The Internet Can’t Decide if Supergirl is the Best or Worst Show Ever

Posted: October 29, 2015 by Jaden C. Kilmer in Discussion
Tags: , , , , , , , , , ,

Image is CBS

Last Monday finally saw the premiere of CBS’s superhero series Supergirl, led by Whiplash and Glee alum Melissa Benoist. And if you visited any entertainment-oriented website in the hours following the conclusion, you probably saw some strong opinions about the show. The thing is, nobody seems to be able to decide on a verdict.

Before I get into the FiveThirtyEight style numbers, it should be noted that Supergirl has dominated the TV-sphere’s psyche for months now. It’s unarguably one of the most anticipated new shows of the year, and with every new picture of its titular star its potential audience salivated in anticipation. And then, in May, came the first trailer. It’s not much more than Supergirl flying around with “Fight Song” in the background. (sidenote: If I could go a week without hearing that song, I’d be so happy.) This is where the divide started. Some people derided it as pandering and far too “girl power” oriented. Others, that it looked like a fun show that wasn’t going to be all dark and broody like the ill-fated movie Man of Steel. It even seems as if most people made up their minds about whether Supergirl was bubblegum trash or empowering fun before the actual episode aired. Nevertheless, the pilot’s release this Monday sparked the debates with renewed fervor. After all, 12 million people watched it.

Now’s where we get to the numbers. Rotten Tomatoes critics loved it. A whopping 97% of critics RT pooled liked the pilot. That’s better than Emmy contenders You’re the Worst, The Affair, Empire, The Leftovers, Homeland, Crazy Ex-Girlfriend… you get the idea. RT’s audience score, however, is a much less glowing 53% and Imdb lists Supergirlscore around a 6/10, quite low for them. The A.V. Club and IGN provide voices of reason, giving ratings of a B and a 7/10 respectively.

So there’s a strange dichotomy going on here. Obviously, Supergirl did something right. (Afterall, ninety-seven percent of Rotten Tomatoes critics liked it.) Obviously, they also did something else really wrong. Here at LAS, JA Prentice (Referred to here as JA) and I, (JC) try to get to the bottom of it.

This discussion is a little longer than usual, so I’ve broken it up into sections to hopefully be a bit more readable.

INTRODUCTION
JC: So I guess the best way to frame the discussion then would be this: The internet is getting torn apart over this. Rotten tomatoes critics have given it a 97%, while the audience score is in the 50s. Imdb has it at 6.8 (really low for imdb) and I’ve seen a bunch of people on reddit decrying it as “DOA” or simply “the worst show I’ve seen.” Is one side right here?
JA: I think anyone calling it “the worst show they’ve seen” has never watched the majority of American television. On the other hand, 97% is ridiculously high. So basically, I don’t think either side is right. It’s mostly good, in my opinion, but definitely flawed. My hope is that it improves after the pilot, as a lot of shows do.
GIRL POWER HEAVY-HANDEDNESS
JC: “Good but flawed” is exactly how I put it in the discussion thread on reddit. So before I say my opinion, what were the flaws you saw with it?
JA: I felt the feminism angle was awkward. It felt a little self-congratulatory. Like they were talking about how great they were for finally putting a female superhero on TV, despite the Wonder Woman predating it by a good thirty (?) years.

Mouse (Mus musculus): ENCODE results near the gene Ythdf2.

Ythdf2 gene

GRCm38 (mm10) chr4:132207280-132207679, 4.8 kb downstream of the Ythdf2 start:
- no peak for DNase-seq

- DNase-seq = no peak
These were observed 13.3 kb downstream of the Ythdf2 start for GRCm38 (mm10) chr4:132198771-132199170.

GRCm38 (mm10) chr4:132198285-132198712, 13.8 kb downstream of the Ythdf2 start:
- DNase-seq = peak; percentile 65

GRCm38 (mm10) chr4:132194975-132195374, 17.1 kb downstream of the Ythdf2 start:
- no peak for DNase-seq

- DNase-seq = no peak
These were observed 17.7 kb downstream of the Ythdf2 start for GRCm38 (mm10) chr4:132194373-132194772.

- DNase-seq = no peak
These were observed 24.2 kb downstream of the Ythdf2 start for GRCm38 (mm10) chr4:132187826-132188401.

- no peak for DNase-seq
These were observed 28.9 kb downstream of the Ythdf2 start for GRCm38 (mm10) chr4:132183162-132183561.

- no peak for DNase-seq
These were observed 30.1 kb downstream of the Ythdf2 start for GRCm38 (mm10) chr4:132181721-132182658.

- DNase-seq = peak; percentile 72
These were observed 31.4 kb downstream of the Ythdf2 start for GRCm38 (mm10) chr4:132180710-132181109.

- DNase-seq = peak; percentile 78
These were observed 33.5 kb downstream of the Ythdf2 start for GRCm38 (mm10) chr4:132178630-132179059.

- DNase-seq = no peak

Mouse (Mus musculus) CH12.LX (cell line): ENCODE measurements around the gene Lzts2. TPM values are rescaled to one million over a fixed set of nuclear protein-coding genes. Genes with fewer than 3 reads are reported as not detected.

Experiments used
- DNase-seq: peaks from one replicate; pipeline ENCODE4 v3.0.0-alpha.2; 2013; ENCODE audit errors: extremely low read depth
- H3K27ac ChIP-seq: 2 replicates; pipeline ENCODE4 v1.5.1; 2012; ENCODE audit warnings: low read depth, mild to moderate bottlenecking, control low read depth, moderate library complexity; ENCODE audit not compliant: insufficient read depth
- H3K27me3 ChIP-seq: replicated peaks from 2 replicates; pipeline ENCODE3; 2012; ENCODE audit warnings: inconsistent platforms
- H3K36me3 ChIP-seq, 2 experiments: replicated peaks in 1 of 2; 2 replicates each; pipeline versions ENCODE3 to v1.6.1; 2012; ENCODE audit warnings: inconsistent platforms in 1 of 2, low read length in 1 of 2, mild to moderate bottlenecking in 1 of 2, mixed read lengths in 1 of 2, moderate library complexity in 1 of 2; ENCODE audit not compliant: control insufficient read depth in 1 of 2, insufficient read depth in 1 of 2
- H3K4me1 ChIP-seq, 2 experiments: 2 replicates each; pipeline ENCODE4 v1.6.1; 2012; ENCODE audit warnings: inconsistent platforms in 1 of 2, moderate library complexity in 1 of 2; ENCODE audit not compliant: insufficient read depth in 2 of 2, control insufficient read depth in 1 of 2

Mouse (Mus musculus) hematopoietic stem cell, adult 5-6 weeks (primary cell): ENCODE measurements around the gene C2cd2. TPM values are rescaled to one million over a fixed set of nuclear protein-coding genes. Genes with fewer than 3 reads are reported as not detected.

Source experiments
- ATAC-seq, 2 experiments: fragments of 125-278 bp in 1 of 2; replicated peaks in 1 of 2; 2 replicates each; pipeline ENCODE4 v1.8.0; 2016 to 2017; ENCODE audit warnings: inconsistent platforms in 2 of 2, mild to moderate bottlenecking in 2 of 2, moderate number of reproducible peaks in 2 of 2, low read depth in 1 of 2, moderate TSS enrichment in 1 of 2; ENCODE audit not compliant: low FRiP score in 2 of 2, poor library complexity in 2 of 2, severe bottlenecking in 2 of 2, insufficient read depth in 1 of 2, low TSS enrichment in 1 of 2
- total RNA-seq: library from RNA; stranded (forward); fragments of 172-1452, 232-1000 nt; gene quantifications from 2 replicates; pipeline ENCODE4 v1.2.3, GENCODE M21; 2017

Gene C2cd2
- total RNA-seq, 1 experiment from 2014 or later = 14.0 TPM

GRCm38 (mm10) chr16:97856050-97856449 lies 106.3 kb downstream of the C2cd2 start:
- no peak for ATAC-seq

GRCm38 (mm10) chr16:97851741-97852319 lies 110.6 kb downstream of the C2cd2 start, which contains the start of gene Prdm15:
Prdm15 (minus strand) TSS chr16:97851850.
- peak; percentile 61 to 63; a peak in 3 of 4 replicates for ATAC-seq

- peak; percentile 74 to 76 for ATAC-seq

JC: To be fair, Wonder Woman was apparently so bad they didn’t even air the pilot.
JA: I’m not talking about that Wonder Woman I’m talking about the successful show with Lynda Carter that ran 59 episodes and starting in 1975. So I guess 40 years ago now? (editor’s note: We here at LAS are writers. Math really isn’t our thing.)
JC: Oh okay didn’t know there was two wonder woman shows.
JA: The other one never even made it to air, so I don’t think it even counts.
JC: Well, chronology aside, I do agree that the “girl power” angle was played with all the subtlety of a brick and was my biggest gripe with the show
JA: A big example of it for me was the scene where Kara complains about the Supergirl name. The problem with this is that the Supergirl name has never been sexist, because Supergirl was created as a GIRL- around 16 years old. The show created this problem themselves and then tried to act heroic about it.
JC: Ugh, that explanation was just… not good. Especially when, as you said, there’s a perfectly good in universe reason for it. But for me the scene that was the worst was when that extra went “it’s great to have a female super hero now so my daughter has someone to look up to.”
JA: Yeah. That was… Bad.
JC: I laughed because I thought it was a joke at first. And then I realized they actually thought that line was inspirational or something.
JA: The problem is that the clear message is that THEY are being inspirational. They’re trying to make this into a huge victory for feminism when it’s really not that big of a deal.
JC: Well I think there’s a second problem, directly related to this one, that hasn’t been talked about much.
JA: And what would that be?
AN INCONSISTENT TARGET DEMO
JC: The show has absolutely no idea what age its target audience is.
JA: That’s… actually kind of accurate.
JC: It hit me when I was reading through the discussion thread on reddit and someone pointed out “it’s a super hero show I feel fine watching with my nine year old daughter. I’m fine with it.” And then I realized, all the unsubtle girl power stuff, coupled with the way they marketed and hyped the show, make it seem like this is aimed at young girls. Like 7-12, rather than the typical 19-30
JA: I think that there isn’t a problem with the show trying to hit a wider target audience, personally. But I had a vague feeling there was some not-kid-friendly stuff, though I can’t remember what it was now.
JC: Supergirl almost got choked out in the climax.
JA: Maybe. That doesn’t seem that bad to me, though.
JC: There may be something else as well, I think it’s a pretty pervasive thing in the show. You watch the ads and you’re expecting one thing, and you watch the show itself and you get (mostly) another.